So a far simpler approach was finally chosen. Not only are the wooden support pieces set low enough that a plate complete with pickups can go under the strings, but the small (natural wood finish) arm on the lower left of the photo also swings out of the way to allow the potentiometers etc to pass by. Its then simply swung back into place to support the end of the scratchplate. Four screws hold the plate firmly in place, and a pair of croc clips allow connection from the plate to the amplifier via a jack socket on the same arm. That's the Skeleton Strat guitar pickups tester.
Coming back to that 'playable' comment there are 2 limitations / features of the design that are worth noting. Firstly, the string to pickup gap is considerably larger than on a conventional guitar with a proper height set up. That means the pickups are less sensitive to the string vibrations, but perfectly adequate to test a completed scratchplate assembly using 'known' performance pickups. Secondly (and more annoyingly), the bridge to nut length has had to be extended somewhat to allow for the plate to slide in. Consequently, intonation is not perfect, and playing higher up the fretboard gives some interesting results!
But even so, this allows a full check of not only the pickups, but all of the scratchplate controls, from basic switching to ensuring that pots are fully working and free from noise.
The original design as mentioned was very much aimed at the issues of testing Strat scratchplate / pickguard assemblies. But since the original design was done, scratchplate assemblies have been put together to allow testing of;
Telecaster control plate assemblies,
Jazz bass pickup switching prototypes
Dummy coil test rigs
Guitar pickup sustainers and many, many more.
The Skeleton Strat truly has a life of its own when it comes to guitar pickup testing!
For a few more ideas, check these out from the internet!

Arcane Inc. Test Guitar photo DSC05034.jpg pickup-tester.jpg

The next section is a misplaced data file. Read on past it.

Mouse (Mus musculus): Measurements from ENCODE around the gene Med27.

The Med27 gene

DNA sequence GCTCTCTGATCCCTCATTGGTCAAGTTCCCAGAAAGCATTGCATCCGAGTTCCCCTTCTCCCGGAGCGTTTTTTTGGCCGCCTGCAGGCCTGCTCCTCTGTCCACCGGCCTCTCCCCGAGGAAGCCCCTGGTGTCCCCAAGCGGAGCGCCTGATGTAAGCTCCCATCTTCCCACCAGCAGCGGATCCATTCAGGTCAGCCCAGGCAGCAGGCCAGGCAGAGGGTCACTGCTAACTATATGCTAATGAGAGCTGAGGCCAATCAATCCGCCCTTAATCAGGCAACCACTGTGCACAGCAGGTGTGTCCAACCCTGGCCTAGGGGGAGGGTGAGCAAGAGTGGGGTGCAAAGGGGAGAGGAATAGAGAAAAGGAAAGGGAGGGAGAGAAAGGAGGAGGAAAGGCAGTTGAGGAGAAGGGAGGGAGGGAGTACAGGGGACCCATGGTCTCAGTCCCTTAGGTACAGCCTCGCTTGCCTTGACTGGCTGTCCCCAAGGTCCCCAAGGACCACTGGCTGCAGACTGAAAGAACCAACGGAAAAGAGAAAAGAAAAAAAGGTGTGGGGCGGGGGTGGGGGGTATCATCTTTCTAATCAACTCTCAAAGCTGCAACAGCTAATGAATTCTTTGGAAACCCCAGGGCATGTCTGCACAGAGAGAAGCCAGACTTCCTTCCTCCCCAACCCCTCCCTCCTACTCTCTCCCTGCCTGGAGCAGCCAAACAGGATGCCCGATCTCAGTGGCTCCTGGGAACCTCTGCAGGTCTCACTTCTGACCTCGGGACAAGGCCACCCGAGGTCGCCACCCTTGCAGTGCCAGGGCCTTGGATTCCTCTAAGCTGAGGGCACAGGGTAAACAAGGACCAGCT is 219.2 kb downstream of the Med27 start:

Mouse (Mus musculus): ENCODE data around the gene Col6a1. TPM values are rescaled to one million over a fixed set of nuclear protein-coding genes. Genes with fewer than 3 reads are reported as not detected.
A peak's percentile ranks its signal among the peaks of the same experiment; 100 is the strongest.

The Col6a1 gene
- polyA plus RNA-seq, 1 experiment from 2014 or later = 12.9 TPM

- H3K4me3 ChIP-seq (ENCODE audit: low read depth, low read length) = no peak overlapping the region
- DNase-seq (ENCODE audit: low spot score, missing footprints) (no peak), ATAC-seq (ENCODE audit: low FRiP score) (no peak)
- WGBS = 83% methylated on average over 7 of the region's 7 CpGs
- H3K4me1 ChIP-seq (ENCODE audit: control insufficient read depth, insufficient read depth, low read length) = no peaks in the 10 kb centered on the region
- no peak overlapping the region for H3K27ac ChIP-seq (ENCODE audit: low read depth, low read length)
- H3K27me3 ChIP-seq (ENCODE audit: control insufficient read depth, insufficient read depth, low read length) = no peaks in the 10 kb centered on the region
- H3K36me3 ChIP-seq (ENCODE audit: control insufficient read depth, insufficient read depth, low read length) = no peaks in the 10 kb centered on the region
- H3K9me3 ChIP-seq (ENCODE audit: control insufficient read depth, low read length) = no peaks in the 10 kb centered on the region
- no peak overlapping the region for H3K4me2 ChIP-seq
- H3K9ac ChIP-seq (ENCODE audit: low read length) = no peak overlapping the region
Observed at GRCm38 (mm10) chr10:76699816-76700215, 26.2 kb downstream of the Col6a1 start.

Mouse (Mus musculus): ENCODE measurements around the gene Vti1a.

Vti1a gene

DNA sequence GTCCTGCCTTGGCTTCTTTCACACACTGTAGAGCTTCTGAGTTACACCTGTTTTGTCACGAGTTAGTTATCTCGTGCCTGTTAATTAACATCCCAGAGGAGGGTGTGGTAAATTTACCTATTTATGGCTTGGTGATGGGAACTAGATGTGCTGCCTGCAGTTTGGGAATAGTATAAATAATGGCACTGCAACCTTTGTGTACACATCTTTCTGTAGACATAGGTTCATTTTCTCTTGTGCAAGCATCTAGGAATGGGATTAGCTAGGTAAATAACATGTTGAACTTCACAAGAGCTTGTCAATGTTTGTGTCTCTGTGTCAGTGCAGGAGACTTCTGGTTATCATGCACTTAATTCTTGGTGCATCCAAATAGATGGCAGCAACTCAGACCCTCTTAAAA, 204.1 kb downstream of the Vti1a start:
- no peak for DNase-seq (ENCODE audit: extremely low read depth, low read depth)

Guitar Pickup Tester (Part 1)

Guitar Pickup Tester (part 1):

Without a dedicated guitar pickup tester, it only takes a few days experimenting with guitars and pickups before you realise that it can be quite a slow process. Telecasters, LPs and many other guitars at least allow easy access to the control circuitry. But of course a Strat needs a full de-string to achieve even that. And when it comes to changing and comparing pickups, things get even more time consuming, whichever model you mention. 
So at Ironstone we have a number of guitar pickup tester rigs specifically to speed up or enhance testing, experimenting and general guitar related fun.
Hopefully some of these will give you ideas that you can use, they need no more than the sort of guitar parts or cheap donor guitars that many will have lying around. 
Part 1 of this blog features a simple, yet highly modified guitar used for ultra-swift pickup installation and testing.
The first tester featured looks pretty normal from the front, a typical Strat copy.
Ironstone Guitar Pickup Tester
But viewed from the back things are somewhat different.
Ironstone Guitar Pickup Tester
A 'swimming pool' style body routing is a great start for many test style guitars, but this one goes further, with the entire centre section routed out (and the trem blocked to make it a static installation). The picture shows the silver foil covered underside of the top scratchplate, with the pickups simply pushed through the mounting slots. Small felt pads give a workable height setting between the top of the pickups and strings. The electrical connections to the pickups are via the croc clips, which are themselves hard wired back to the scratchplate electrics.
Ironstone Guitar Pickup TesterThe pickups are held in place by 2 slabs of foam. The first one simply presses the pickups into place, and allows the croc connections to be made away from the conductive foil scratchplate covering.
Finally, a second block of foam holds all of the croc clip connections securely, and applys a little more pressure to the pickup mounting.
Ironstone Guitar Pickup Tester
Once this is in place, the tension of the slightly over-sized foam blocks holds everything quite firmly in place. The guitar is now fully playable without a full de / re-string.
In fact the time from start to a complete new set of pups in place and ready to play is no more than 2 minutes - perfect!
There are plenty of variations on this theme of course, and hopefully this example will get your creative juices flowing!
The next blogs in this series will feature a scratchplate tester and our most complex multi switcher Strat. Plenty for the enthusiastic guitar pickup tester to enjoy!
For a few more ideas and commercially available options, check these out;